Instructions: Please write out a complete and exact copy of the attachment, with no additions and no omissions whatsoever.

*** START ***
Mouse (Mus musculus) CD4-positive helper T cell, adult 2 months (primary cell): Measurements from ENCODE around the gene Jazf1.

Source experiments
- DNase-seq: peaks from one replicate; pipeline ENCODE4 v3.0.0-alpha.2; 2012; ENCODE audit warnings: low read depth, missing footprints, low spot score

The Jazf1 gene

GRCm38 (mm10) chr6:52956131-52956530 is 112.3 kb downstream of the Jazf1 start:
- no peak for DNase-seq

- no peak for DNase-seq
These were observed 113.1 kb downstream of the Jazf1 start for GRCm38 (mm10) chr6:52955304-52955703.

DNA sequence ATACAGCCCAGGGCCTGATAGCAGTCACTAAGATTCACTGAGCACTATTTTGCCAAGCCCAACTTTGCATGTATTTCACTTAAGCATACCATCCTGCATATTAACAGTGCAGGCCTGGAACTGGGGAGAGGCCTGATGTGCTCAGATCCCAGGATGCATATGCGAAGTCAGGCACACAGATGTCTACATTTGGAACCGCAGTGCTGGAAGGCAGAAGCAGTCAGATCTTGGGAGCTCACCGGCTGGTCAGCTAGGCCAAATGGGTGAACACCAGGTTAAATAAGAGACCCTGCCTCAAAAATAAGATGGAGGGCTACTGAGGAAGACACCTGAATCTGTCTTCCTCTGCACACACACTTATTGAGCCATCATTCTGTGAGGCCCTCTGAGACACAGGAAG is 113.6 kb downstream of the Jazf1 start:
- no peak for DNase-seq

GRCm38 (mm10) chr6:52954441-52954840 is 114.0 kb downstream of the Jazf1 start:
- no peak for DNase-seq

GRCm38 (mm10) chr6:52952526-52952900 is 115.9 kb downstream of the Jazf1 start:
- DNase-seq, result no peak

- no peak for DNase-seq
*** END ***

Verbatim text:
Mouse (Mus musculus) CD4-positive helper T cell, adult 2 months (primary cell): Measurements from ENCODE around the gene Jazf1.

Source experiments
- DNase-seq: peaks from one replicate; pipeline ENCODE4 v3.0.0-alpha.2; 2012; ENCODE audit warnings: low read depth, missing footprints, low spot score

The Jazf1 gene

GRCm38 (mm10) chr6:52956131-52956530 is 112.3 kb downstream of the Jazf1 start:
- no peak for DNase-seq

- no peak for DNase-seq
These were observed 113.1 kb downstream of the Jazf1 start for GRCm38 (mm10) chr6:52955304-52955703.

DNA sequence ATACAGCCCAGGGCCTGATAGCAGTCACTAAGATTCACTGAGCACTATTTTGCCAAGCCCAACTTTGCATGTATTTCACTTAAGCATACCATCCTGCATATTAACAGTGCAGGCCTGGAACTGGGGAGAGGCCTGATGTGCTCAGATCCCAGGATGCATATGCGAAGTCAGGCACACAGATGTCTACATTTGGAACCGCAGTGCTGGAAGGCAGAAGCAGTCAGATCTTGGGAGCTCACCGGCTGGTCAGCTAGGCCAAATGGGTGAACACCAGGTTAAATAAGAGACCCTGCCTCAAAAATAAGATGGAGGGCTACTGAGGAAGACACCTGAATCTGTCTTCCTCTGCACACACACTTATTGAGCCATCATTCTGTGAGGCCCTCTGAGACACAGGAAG is 113.6 kb downstream of the Jazf1 start:
- no peak for DNase-seq

GRCm38 (mm10) chr6:52954441-52954840 is 114.0 kb downstream of the Jazf1 start:
- no peak for DNase-seq

GRCm38 (mm10) chr6:52952526-52952900 is 115.9 kb downstream of the Jazf1 start:
- DNase-seq, result no peak

- no peak for DNase-seq